My Consulting Company’s Tech Stack

My Consulting Company’s Tech Stack

This same tech stack applies if you’re a coach, a freelancer, an agency, or even a bootstrapped start up. As such, I recommend a lot of these tools to my clients.

Regardless of the service you provide, you need an online presence that is unified with your way of managing services. This post lays out how I do it in the hopes that it will help you too.

I also include fixed and recurring prices to give you an idea how much it costs (not counting time) to run your own business where you – as an individual – provide a service.

Here’s what’s covered:

  • Entity Establishment
  • Website Hosting and Analytics
  • Project Management and Communication
  • Appointments/Consultations
  • Accounting and Invoicing
  • Hiring/Contracting

Entity Establishment

Max Filings – was quick and easy, and really good customer service to establish my corporation.

One-time Cost: $250

Website Hosting and Analytics

WordPress – One of the most popular content management systems. I hired a great designer on UpWork who also cut me a deal based on our previous working relationship. That being said, budgeting $1000 would be the minimum reasonable budget unless you’re going to design it yourself.

Pressable – Hosting provider – hosts up to 5 sites all for $25 per month. Could potentially get cheaper hosting elsewhere (for a single site), but I find their customer support is top-notch.

ThriveLeads [WordPress Plug-In] – for collecting email addresses through content opt-ins. It’s a one time fee of $67.

Yoast SEO [WordPress Plug-In] – An essential WordPress plug-in (it’s free). Gets your SEO for all of your site pages and posts on point.

Google Tag Manager – Analytics and tracking for your WordPress site – so you don’t have to edit code to manage your pixels/tracking/etc.

Typeform – Managing all my contact forms and service requests through this. It’s $35 per month – and there’s cheaper plans available. I like having “conditional logic” so I can include multiple services on one form.

HotJar – CRO and heat mapping. To understand how people move through my site (free for up to 2,000 visitors per month).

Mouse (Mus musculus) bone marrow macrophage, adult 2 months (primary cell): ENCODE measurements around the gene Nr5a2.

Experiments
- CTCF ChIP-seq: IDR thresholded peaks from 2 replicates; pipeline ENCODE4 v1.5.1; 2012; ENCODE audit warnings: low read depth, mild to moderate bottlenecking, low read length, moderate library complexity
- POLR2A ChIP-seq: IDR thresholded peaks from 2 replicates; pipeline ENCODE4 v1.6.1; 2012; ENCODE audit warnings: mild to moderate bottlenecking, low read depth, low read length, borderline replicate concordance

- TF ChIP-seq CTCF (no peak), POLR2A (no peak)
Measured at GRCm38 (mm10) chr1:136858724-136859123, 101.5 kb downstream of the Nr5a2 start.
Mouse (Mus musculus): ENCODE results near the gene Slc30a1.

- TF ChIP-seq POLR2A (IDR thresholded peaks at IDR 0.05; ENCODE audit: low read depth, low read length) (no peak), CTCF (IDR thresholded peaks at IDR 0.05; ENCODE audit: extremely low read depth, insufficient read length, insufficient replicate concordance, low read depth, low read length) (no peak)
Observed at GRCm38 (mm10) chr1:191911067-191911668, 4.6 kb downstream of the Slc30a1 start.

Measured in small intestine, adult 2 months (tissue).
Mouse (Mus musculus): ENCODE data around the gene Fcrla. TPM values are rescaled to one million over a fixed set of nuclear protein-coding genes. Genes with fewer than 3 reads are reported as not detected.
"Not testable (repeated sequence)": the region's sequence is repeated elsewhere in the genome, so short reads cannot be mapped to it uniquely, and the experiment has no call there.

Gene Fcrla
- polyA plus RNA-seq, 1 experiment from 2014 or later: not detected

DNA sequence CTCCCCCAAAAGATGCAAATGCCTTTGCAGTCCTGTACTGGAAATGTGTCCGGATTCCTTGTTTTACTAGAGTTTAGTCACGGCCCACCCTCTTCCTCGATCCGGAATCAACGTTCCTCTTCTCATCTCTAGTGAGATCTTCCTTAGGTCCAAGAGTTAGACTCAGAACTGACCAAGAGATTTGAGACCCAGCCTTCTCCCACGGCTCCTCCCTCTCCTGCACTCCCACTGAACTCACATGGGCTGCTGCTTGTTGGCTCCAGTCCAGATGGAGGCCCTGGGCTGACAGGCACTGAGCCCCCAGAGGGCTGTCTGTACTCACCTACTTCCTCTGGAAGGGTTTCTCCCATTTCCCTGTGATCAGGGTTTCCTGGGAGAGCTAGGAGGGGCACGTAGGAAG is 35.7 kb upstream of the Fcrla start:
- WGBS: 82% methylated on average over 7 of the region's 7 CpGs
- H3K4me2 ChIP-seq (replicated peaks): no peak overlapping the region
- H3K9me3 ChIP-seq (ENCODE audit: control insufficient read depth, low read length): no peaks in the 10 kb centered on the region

Ahrefs – SEO tool (although I need to write more on the blog!). They have a ‘lite’ plan that is free. SEMRush is also a great tool and has a low-tier free plan. This is an *essential* tool if you plan on creating content to facilitate inbound leads.

One-time: $1,117
Monthly Expenses:

Appointments & Consultations:

Calendly (to book consultations) integrated with Stripe (financial payment system). You can set it to accept ‘deposits’ for a call to discourage no-shows.

Monthly Expenses: $12 per user

Project Management and Communication:

Trello for project management, task assignment, and communication. I avoid email as much as possible. I manage everything under one “Team” in Trello. I have boards for my website, sales, and administration. I also have a team for each client + a “board” for each service I’m running for them. I communicate with clients via Trello too. There is a paid plan, but free is fine if it’s just you.

G-Suite– All things Google (Drive, Sheets, Docs, etc.) for both my internal assets, processes, checklists, and docs *and* client-facing assets. Also lets you set up an email so it’s [yourname]@[yourwebsite] for $5 per user per month.

Monthly Expenses: $5 per user


Copper (formerly Prosperworks) – It’s built for G-Suite users in mind (which I use for email and project management). From “prospecting” to “closed deal”, this is your sales software tool. It keeps a record of every time I email one of my “prospects” due to its seamless sync with Gmail. It also has a ton of integrations + great customer support.

Monthly Expenses: $19 per user


Xero – I found its integrations to be better than Quickbooks. I send all of my invoices through here so a client can pay with a range of options. In contrast, sending invoices through Quickbooks makes the client use *their* payment system.

Monthly Expenses: $30 per month.


UpWork  It’s where you can find serious talent internationally for very affordable prices. This is where I’ve hired web developers, graphic designers, video editors, social media managers, and virtual assistants. UpWork charges the freelancer, not the client, about 20% of the fee.

Monthly Expenses: N/A, this is payroll essentially and varies with revenue (higher workloads -> more cost). No cost to join.

In other words, to get “up and running” by mirroring my set up, it would cost you:

One-time fixed fee: $1,367

Monthly recurring costs: $119 per month.

Have a helpful addition to this? Feel free to connect with me on LinkedIn and let me know you read this post!

Leave a Reply

Close Menu